The RealAge controversy

Today’s New York Times (Online Age Quiz Is a Window for Drug Makers) reveals that RealAge, a popular web-based test that provides tips on how to live better, makes money from pharmaceutical manufacturers. The article is quite balanced, but the overall impression it creates is that RealAge is hypocritical and deceitful: pretending to promote non-medical interventions and acting in the consumer’s interest, while really being a tool of the pharmaceutical industry and hiding that from people taking the test.

I haven’t paid much attention to RealAge but after having a look at the site today I don’t see what the big deal is. Maybe it’s just that I know how these sorts of sites work, but actually I think the disclosures are rather clear. Actually they are clearer than most sites’. The Times article focuses on the privacy policy, but I don’t agree that’s the place to look:

RealAge’s privacy policy does not specifically address the firm’s relationship with drug companies, but does state, in part, “we will share your personal data with third parties to fulfill the services that you have asked us to provide to you,” and it adds test results to its database only when respondents become RealAge members. Some critics, however, charge that consumers do not have enough information when they join.

I clicked on the About RealAge tab, which begins with a page on the company’s offerings. At the bottom of that page (and also along the lefthand column) is a link to the Business Overview, which includes the following statement:

RealAge Messaging
Permission-based e-mail provides relevant, sponsored, direct-to-consumer messages to targeted segments of its member base. These messages educate members about health conditions, prevention, and available health products, as well as motivate the members to improve their health choices, talk to their healthcare provider when appropriate, and seek out relevant health products and condition-specific medications when needed.

Of course the drug companies are going to be customers. After all drug companies are customers of almost every consumer-oriented health or medical website. RealAge doesn’t pass any information about consumers to the drug companies or other customers. It simply channels emails to consumers in its database based on parameters drug company and other customers specify. I have no problem with this approach at all.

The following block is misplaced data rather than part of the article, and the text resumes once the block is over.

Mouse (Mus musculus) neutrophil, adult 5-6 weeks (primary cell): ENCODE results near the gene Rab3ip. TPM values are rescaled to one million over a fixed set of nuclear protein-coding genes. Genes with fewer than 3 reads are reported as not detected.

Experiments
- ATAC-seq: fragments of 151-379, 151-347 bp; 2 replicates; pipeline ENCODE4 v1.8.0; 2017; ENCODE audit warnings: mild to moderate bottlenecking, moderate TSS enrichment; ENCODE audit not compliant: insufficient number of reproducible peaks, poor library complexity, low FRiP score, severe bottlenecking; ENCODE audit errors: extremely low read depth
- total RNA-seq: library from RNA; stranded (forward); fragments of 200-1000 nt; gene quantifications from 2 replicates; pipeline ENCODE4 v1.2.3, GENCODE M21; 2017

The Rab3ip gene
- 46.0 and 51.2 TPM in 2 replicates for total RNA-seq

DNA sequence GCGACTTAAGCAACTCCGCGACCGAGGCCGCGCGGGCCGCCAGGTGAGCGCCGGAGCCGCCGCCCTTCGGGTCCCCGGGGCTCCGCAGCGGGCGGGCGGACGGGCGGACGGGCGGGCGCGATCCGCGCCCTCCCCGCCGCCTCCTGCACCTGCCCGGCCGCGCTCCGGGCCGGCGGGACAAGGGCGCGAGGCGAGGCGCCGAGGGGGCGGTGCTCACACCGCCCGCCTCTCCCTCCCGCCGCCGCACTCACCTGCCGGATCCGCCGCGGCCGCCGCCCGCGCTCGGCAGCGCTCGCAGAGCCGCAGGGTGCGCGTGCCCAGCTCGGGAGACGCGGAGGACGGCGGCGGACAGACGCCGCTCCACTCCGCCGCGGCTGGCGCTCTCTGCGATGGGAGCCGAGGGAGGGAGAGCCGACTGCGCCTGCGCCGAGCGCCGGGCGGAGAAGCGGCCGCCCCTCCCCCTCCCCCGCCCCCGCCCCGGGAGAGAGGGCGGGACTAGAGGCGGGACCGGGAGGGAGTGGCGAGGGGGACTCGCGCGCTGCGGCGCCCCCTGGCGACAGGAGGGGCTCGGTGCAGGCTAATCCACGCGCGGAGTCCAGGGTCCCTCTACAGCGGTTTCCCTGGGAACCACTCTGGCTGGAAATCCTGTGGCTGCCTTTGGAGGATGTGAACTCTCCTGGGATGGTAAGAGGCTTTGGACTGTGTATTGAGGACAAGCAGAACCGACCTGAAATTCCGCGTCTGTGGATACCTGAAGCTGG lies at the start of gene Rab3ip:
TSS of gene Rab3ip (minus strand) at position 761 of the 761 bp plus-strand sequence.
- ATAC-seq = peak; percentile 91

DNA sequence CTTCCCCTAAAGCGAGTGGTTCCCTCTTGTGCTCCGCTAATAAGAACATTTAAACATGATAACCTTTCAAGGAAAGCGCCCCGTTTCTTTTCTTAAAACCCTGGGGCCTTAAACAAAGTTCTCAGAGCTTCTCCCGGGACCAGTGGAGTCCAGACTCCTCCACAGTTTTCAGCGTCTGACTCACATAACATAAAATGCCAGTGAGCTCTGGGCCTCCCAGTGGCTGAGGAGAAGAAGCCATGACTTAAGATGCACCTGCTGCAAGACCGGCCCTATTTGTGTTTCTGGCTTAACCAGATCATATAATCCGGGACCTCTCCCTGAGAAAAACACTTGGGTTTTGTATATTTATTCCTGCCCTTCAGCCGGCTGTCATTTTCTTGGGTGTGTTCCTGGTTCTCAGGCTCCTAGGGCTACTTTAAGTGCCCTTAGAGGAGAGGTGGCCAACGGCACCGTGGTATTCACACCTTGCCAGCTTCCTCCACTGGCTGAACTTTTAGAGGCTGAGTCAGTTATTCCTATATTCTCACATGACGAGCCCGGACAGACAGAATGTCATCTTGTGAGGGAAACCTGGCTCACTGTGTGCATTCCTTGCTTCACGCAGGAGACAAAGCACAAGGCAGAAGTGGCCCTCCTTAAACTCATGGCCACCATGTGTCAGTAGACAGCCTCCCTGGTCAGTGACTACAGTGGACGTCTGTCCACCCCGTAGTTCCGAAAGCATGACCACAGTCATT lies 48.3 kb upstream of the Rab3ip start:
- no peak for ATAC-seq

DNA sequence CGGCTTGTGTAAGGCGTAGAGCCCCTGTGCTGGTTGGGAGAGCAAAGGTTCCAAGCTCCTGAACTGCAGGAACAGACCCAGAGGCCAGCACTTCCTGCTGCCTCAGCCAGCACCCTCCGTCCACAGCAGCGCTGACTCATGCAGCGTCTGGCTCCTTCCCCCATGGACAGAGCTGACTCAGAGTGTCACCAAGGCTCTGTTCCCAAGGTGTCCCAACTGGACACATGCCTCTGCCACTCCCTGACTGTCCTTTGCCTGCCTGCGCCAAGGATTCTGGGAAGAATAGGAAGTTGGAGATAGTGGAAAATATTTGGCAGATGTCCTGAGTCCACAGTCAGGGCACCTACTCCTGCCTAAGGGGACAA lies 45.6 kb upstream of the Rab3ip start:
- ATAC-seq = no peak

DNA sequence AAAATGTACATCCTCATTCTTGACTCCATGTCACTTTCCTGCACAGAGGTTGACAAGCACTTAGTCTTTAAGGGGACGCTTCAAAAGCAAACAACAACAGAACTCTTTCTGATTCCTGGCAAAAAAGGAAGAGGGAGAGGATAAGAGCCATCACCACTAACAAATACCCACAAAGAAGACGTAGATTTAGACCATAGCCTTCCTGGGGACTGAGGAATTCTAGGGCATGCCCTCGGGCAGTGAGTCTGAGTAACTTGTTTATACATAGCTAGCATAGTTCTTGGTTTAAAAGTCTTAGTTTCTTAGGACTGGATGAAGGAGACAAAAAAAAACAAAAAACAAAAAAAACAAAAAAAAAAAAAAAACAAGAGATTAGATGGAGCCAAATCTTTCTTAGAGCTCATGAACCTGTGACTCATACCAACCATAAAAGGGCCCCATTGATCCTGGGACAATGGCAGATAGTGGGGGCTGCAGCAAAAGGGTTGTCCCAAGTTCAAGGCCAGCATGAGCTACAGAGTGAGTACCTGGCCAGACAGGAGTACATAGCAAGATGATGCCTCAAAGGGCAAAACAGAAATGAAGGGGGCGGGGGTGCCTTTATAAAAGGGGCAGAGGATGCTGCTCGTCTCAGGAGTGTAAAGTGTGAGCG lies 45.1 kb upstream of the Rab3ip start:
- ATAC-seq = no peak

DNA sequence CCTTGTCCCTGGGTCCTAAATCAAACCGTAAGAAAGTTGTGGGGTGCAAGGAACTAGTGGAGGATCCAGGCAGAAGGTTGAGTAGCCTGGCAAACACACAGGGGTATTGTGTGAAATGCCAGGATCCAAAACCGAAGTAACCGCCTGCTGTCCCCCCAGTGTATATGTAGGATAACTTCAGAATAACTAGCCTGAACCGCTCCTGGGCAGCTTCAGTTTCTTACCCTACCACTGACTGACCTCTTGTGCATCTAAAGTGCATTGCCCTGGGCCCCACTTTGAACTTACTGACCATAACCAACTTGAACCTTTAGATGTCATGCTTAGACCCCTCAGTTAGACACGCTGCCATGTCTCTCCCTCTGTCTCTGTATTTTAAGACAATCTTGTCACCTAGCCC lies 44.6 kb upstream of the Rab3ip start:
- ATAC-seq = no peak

To me the RealAge business model is similar to the model of newspapers like the New York Times itself. That means the Times newsroom has editorial independence, while the business side sells advertising. When I brought up the online version of the Times article on my computer, an advertisement for a Toyota appeared above the article and for NuvaRing birth control appeared alongside. On the bottom were Google Ads for Oparh’s Reservatrol (which looks like an attempt to ripoff Oprah’s name), I Stopped Aging Process, and 2009s Top Wrinkle Creams. This is pretty sleazy stuff. I’d much rather get a targeted email from Pfizer.

One issue, of course, is that in a newspaper the ads and editorial content are visible side-by-side, whereas on RealAge they are separated in time and space.

March 26, 2009

4 thoughts on “The RealAge controversy”

  1. I would hardly call Dr. Oz an alt health doctor. That’s like calling Splenda natural because it is made from sugar.

    Evan

  2. Just have to give you a thumbs up on your points there Mr. Evan. Facades abound in the majority of the US ‘healthcare’ system… I forget who said it, but it also applies, “a philosophy without a technique is useless, but a technique(or treatment) without a philosophy indeed is dangerous.”

  3. I believe the survey and questions were well designed and I certainly since see nothing underhanded in there being a potential profit motive involved in the survey; in fact, that’s what makes the world go ’round.
    I would apprecaite receiving the findings resukting from my responses. Thank you – rkd

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